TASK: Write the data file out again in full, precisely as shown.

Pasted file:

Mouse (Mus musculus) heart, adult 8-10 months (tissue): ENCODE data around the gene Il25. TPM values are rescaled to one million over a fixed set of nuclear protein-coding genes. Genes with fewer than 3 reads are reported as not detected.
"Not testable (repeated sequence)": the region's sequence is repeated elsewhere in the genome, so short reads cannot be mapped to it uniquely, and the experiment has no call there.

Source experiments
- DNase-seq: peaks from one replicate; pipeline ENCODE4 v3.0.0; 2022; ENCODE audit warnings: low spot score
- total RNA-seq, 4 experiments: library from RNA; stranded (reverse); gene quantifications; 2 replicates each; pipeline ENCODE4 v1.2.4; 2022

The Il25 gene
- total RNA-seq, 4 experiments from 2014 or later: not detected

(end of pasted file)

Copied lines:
Mouse (Mus musculus) heart, adult 8-10 months (tissue): ENCODE data around the gene Il25. TPM values are rescaled to one million over a fixed set of nuclear protein-coding genes. Genes with fewer than 3 reads are reported as not detected.
"Not testable (repeated sequence)": the region's sequence is repeated elsewhere in the genome, so short reads cannot be mapped to it uniquely, and the experiment has no call there.

Source experiments
- DNase-seq: peaks from one replicate; pipeline ENCODE4 v3.0.0; 2022; ENCODE audit warnings: low spot score
- total RNA-seq, 4 experiments: library from RNA; stranded (reverse); gene quantifications; 2 replicates each; pipeline ENCODE4 v1.2.4; 2022

The Il25 gene
- total RNA-seq, 4 experiments from 2014 or later: not detected